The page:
I’m really sorry if it sounds like I’m giving you mussar because I don’t mean it to come off as that but also as a girl you should seriously think of how these lyrics treat women. As a girl, in rap you are treated as nothing better than a filthy animal whose soul purpose is to debase yourself for someone’s physical pleasure and to get called horrible names in the process. Music, whether Jewish or not, touches a very deep spiritual place in us and affects our attitude. After listening to rap I feel more aggressive, angry, and full of taivos. I’m not sure how it makes you feel as a girl but the subliminal message of teaching you to just make your self a meat-stick def isn’t spiritually healthy. So don’t do it because your teachers say so, or even because I do, but for your own neshama’s sake try looking into cleaner music. Maybe you could find something with similar beats but fewer or no lyrics. Like I said, there is much good Jewish music out there, and basically no good Jewish rap, but it’s worth the struggle. Try learning the 3rd lesson in Lekutei Moharan for a deeper look into how music affects us spiritually.November 25, 2013 4:49 pm at 4:49 pm #989080
I hear. And I know what the lyrics say about women. I focus on the beats instead of the lyrics.November 25, 2013 5:14 pm at 5:14 pm #989081
And hope you continue to enjoy a wonderful marriage for many years to come. “
Amein and thank you very much for that wonderful bracha!November 25, 2013 5:15 pm at 5:15 pm #989082
I’m still curious about how a rap deficiency could impact health.November 25, 2013 5:26 pm at 5:26 pm #989083
TrueBT – I reiterate, FFB and their mishpachos come in ALL types, from the very machmir Yeshivish, to Modern frum who keep Shabbos, KAshrus, Taharas Hamishpacha, daven every day, AND ALSO LISTEN TO SECULAR MUSIC OF EVERY TYPE. They will not discriminate against a sincere BT for listening to music that OTHER types of frum Jews find inappropriate. There are many shades of gray and we are not so elitist that we have the right to disparage someone who is an observant Jew.
Because I personally dislike it, I do not particularly endorse rap music for ANYBODY, Jew or not Jew, though certain types of it are catchy, and like anything else, can be used to elevate or lower us. We should not be negatively judgmental of someone who is in transition and enjoys this. My husband used to love to listen to Motown music (me, not so much, it’s not my thing). Both of us like the beat of Reggae music. Al taam v’rayach ein l’hitvakayach.November 25, 2013 5:27 pm at 5:27 pm #989084
Can’t answer that. That isn’t something that can be applied universally. But if you knew me in real life and were in my inner circle, I would be able to tell you.November 25, 2013 5:32 pm at 5:32 pm #989085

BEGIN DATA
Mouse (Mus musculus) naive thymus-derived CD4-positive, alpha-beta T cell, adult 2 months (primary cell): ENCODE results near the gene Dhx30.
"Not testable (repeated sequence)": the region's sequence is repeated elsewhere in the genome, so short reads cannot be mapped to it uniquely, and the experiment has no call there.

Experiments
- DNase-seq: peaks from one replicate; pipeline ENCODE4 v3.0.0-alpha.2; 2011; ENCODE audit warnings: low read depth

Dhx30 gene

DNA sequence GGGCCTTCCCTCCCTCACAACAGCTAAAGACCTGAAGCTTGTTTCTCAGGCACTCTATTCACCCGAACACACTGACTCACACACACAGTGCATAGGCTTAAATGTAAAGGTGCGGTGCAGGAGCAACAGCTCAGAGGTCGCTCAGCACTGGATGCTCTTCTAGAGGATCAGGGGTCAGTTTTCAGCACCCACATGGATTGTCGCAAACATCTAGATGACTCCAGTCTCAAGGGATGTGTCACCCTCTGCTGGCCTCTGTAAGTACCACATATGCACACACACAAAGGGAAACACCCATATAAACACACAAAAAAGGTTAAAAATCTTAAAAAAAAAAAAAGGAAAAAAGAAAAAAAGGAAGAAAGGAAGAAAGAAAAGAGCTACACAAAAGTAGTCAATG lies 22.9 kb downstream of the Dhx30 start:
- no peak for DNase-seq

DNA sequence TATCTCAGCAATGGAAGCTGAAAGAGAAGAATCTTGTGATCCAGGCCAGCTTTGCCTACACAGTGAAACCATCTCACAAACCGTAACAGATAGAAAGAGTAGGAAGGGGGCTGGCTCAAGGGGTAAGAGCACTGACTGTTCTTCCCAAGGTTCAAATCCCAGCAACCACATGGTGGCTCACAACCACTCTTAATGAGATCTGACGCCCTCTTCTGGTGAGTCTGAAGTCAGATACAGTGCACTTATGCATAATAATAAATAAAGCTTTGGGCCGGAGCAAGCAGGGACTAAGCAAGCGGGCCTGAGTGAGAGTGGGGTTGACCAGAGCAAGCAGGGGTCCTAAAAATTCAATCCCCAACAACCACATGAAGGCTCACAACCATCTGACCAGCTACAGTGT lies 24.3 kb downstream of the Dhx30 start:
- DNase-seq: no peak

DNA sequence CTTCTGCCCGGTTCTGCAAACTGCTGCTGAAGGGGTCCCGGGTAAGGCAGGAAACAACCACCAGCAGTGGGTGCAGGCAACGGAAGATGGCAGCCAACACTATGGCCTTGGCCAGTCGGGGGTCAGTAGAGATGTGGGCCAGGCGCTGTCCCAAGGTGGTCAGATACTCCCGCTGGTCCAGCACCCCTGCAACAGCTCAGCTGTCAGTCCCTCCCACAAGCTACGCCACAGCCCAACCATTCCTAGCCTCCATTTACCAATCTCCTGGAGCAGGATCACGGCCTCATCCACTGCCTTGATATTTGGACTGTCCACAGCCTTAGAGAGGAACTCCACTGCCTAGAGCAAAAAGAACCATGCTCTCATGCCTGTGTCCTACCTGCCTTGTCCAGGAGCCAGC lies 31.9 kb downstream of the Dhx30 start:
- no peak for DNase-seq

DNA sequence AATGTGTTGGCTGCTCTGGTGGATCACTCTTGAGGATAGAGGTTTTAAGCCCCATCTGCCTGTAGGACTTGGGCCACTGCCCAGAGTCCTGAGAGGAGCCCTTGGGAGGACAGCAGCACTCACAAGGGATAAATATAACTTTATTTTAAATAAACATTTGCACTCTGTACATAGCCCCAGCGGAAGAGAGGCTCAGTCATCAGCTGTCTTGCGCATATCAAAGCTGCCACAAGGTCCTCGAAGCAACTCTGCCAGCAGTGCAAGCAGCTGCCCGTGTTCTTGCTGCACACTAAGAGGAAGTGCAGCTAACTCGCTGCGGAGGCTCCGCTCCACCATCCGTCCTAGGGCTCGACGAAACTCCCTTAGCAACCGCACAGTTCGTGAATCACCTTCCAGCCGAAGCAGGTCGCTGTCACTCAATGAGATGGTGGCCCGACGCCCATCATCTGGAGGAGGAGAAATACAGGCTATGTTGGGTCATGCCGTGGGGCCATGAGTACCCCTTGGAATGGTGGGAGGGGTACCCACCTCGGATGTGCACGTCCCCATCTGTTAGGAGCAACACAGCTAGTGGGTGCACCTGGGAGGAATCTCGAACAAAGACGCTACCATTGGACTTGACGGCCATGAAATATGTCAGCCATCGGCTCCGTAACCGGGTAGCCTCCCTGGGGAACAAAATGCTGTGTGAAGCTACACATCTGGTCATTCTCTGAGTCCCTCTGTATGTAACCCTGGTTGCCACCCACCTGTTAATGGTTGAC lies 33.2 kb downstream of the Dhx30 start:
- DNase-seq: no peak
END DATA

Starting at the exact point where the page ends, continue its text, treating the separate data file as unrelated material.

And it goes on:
I’m really sorry if it sounds like I’m giving you mussar because I don’t mean it to come off as that but also as a girl you should seriously think of how these lyrics treat women. As a girl, in rap you are treated as nothing better than a filthy animal whose soul purpose is to debase yourself for someone’s physical pleasure and to get called horrible names in the process. Music, whether Jewish or not, touches a very deep spiritual place in us and affects our attitude.”
VERY well-expressed, Assurnet.This is my main criticism of this type of “music,” also. And the last sentence should be re-read.November 25, 2013 5:35 pm at 5:35 pm #989086
Vogue, I don’t believe it. If anything, rap negatively affects people’s health in all the studies I’ve read. Unless you want higher blood pressure.November 25, 2013 5:54 pm at 5:54 pm #989087WIYMember
I know someone who upon swallowing sweetened poison he focuses on the taste not the poison. For some he just keeps ending up in the emergency room.November 25, 2013 8:10 pm at 8:10 pm #989088
WIY – interesting mashalNovember 25, 2013 8:58 pm at 8:58 pm #989089
Again, I can’t explain it because it would give me away. My friends are ultra chill about it when I explain it within the context of my medical issue. Last year, I had a psychologically induced physiological injury so this is one of the ways I discovered I could care for thr injury the otherone someone is helping me out with.November 26, 2013 3:31 pm at 3:31 pm #989090zahavasdadParticipant
I have found this thread to be very disturbing
People are focusing on one minor issue (Some here call it Major, but its really not) instead of the bigger picture. People are trying to micromanage someones life. Not everyone likes the same things accept that. Sometimes when you micromanage someone the whole house collapses.November 26, 2013 11:27 pm at 11:27 pm #989091
zd: I had a post saying the same thing. I wonder what happened to it.
Anyway, I agree with you 100%. It’s not only that people are pressuring her, it’s that she feels pressured to follow those people. You can only move so fast without tripping and falling- move through things at a pace that feels right and natural. You are not Rebbetzin Kanievsky and she was not you. Listen to rap or don’t, but what other people say about it is not the point. Listen to them, but assimilate the information, if you so choose, at the rate that makes sense internally.